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Number of internally displaced persons tops 50 million

30 April 20200 comments

The number of internally displaced people (IDPs) around the world has reached an all-time high of 50.8 million, according to a new report from the Internal Displacement Monitoring Centre (IDMC).

The Global Report on Internal Displacement (GRID) estimates that 45.7 million people are living in internal displacement as a result of conflict and violence in 61 countries, the majority in Syria, Colombia, the Democratic Republic of the Congo (DRC), Yemen and Afghanistan.

Another 5.1 million in 95 countries are displaced because of disasters. This includes 1.2 million people displaced by years of drought and floods in Afghanistan, more than 500,000 by monsoon rains in India and 33,000 whose lives are still uprooted a decade after the devastating 2010 earthquake in Haiti.  

“IDPs are often highly vulnerable people living in crowded camps, emergency shelters and informal settlements with little or no access to healthcare,” IDMC’s director, Alexandra Bilak said.

“The global coronavirus pandemic will make them more vulnerable still. It will compromise their already precarious living conditions, by further limiting their access to essential services and humanitarian aid,” Ms Bilak said 

Contributing to these record figures, 33.4 million new displacements were recorded in 2019, the highest annual figure since 2012. Some 8.5 million took place in the context of conflict and violence in countries like Syria, DRC, Ethiopia, South Sudan and Burkina Faso.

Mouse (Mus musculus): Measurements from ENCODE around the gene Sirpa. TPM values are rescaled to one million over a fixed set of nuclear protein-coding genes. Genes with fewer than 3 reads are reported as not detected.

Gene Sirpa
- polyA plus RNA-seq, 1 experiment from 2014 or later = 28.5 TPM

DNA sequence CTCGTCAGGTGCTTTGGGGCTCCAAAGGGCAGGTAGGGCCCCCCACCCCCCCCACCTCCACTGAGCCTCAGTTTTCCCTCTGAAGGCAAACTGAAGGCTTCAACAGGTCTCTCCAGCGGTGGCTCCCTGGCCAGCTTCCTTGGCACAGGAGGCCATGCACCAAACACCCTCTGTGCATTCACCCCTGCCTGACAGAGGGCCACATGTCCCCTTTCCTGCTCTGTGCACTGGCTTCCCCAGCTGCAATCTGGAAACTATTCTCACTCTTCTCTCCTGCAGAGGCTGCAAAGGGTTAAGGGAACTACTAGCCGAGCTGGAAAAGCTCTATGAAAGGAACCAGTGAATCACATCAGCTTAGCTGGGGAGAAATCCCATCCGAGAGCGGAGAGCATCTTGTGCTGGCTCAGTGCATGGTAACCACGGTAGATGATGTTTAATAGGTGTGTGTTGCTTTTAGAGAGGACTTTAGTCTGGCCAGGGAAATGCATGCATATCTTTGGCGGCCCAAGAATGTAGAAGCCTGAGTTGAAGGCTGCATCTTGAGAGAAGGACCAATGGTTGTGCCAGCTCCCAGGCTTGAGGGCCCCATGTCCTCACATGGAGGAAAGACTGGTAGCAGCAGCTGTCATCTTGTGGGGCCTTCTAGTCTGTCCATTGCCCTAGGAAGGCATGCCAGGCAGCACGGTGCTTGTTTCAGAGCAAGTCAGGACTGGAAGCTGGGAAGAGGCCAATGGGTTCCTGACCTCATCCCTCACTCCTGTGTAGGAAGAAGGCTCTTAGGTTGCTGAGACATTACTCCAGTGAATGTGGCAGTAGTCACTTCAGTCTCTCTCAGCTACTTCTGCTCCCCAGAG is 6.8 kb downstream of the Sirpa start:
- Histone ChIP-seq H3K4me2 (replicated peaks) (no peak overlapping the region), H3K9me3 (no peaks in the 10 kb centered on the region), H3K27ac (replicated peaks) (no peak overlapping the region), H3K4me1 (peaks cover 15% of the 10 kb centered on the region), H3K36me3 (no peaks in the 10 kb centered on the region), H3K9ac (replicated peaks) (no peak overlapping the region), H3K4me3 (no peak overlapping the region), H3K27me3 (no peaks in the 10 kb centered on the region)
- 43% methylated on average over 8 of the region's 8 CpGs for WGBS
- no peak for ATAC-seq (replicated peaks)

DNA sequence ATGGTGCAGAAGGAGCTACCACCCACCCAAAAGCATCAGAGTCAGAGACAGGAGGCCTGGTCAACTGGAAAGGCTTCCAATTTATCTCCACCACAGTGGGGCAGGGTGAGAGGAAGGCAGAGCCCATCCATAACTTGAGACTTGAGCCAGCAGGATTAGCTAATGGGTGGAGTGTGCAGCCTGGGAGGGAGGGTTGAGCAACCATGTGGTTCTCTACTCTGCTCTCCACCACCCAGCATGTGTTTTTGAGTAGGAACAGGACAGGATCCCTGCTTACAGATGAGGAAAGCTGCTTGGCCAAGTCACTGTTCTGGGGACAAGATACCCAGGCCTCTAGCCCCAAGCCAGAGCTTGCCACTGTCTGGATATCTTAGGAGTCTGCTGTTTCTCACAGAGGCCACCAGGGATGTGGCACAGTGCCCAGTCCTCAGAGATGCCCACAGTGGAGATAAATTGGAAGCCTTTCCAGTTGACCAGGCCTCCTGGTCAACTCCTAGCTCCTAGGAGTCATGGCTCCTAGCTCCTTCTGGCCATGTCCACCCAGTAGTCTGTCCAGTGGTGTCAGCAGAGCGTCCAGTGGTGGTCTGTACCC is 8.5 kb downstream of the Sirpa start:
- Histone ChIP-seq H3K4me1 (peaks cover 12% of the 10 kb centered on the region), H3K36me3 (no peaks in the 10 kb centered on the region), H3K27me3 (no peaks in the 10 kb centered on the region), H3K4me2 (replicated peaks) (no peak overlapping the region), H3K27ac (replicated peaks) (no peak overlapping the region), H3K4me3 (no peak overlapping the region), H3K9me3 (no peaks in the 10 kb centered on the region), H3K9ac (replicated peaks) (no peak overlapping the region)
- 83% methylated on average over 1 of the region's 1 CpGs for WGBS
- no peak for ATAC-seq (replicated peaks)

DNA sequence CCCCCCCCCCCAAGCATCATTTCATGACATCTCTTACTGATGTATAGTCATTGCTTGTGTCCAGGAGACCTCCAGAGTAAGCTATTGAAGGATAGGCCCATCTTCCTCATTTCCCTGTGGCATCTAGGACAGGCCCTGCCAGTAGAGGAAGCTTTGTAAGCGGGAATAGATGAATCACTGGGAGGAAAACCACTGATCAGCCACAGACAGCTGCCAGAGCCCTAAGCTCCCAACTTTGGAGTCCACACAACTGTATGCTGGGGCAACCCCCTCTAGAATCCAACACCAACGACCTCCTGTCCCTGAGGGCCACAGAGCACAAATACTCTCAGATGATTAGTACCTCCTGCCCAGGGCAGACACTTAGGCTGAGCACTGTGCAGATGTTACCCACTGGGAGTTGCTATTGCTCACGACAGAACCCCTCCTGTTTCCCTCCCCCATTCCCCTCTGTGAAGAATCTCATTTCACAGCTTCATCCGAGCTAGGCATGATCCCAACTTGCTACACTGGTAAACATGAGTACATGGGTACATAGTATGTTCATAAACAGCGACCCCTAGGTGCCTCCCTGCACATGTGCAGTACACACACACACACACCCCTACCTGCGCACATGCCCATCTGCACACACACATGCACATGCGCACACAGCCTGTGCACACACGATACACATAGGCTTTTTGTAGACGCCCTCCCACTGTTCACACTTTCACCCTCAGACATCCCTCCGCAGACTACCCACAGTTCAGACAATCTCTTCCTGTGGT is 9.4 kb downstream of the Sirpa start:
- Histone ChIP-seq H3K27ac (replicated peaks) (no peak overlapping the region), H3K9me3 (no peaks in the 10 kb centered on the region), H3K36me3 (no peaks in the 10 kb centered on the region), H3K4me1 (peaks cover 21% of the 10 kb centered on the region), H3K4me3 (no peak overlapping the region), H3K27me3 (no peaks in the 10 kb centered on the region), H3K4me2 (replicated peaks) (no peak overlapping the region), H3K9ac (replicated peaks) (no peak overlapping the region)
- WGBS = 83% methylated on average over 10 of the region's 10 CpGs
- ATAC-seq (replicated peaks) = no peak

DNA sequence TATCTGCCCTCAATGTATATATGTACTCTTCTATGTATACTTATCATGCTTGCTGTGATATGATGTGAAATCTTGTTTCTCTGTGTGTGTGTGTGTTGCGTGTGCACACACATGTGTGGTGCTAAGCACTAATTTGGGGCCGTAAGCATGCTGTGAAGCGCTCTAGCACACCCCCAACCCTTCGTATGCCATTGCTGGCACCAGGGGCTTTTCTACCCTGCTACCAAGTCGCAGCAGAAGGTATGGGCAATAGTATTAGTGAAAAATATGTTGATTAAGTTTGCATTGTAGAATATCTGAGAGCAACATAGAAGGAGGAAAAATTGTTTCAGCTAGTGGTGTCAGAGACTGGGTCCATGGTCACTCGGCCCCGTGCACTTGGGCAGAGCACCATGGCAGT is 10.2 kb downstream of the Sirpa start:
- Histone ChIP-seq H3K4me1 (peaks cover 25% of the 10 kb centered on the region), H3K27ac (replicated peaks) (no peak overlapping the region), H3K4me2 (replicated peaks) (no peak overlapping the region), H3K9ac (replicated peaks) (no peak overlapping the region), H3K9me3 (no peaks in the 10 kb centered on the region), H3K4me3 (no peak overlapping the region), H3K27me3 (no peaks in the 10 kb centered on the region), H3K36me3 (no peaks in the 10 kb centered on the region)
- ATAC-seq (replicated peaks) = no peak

Around 24.9 million new displacements were triggered by disasters, including 4.5 million by cyclone Fani in India and Bangladesh, cyclones Idai and Kenneth in Mozambique and hurricane Dorian in the Bahamas. Heavy and prolonged rains resulted in widespread flooding in Africa, resulting in two million new displacements.  

“Year after year, conflict and violence uproot millions of people from their homes. Collectively, we are failing by epic proportions to protect the world’s most vulnerable. Politicians, generals and diplomats must rise above stalemates and seek ceasefires and peace talks, not guns and grenades.  In this age of coronavirus, continued political violence is utterly senseless,” the report said.

The findings of this year’s GRID do have some positive signs. Efforts to prevent and respond to internal displacement were visible in many countries in 2019. Several in Asia showed that displacement in the form of pre-emptive evacuations saves lives, and that effective early warning systems and other measures to reduce disaster risk avert the worst impacts of disasters, the report said.  

National systems to collect and analyse displacement data were put in place in Indonesia, Mali and Sri Lanka, and development approaches to resolving the issue were launched in Ethiopia and Somalia.

 The UN secretary general established the High-Level Panel on Internal Displacement, an expression of global political commitment, and three more African countries ratified the Kampala Convention, the continent’s unique and legally binding framework on the phenomenon.   

“The GRID shows that measuring and understanding a problem is the cornerstone of efforts to resolve it, but resources and political commitment are also needed if IDPs are to make tangible progress in re-establishing their lives,” Ms Bilak said.

“As the coronavirus pandemic casts an unforgiving light on the urgency of our task, we hope the lessons documented in this report will prove useful in our collective efforts to end internal displacement,” she said.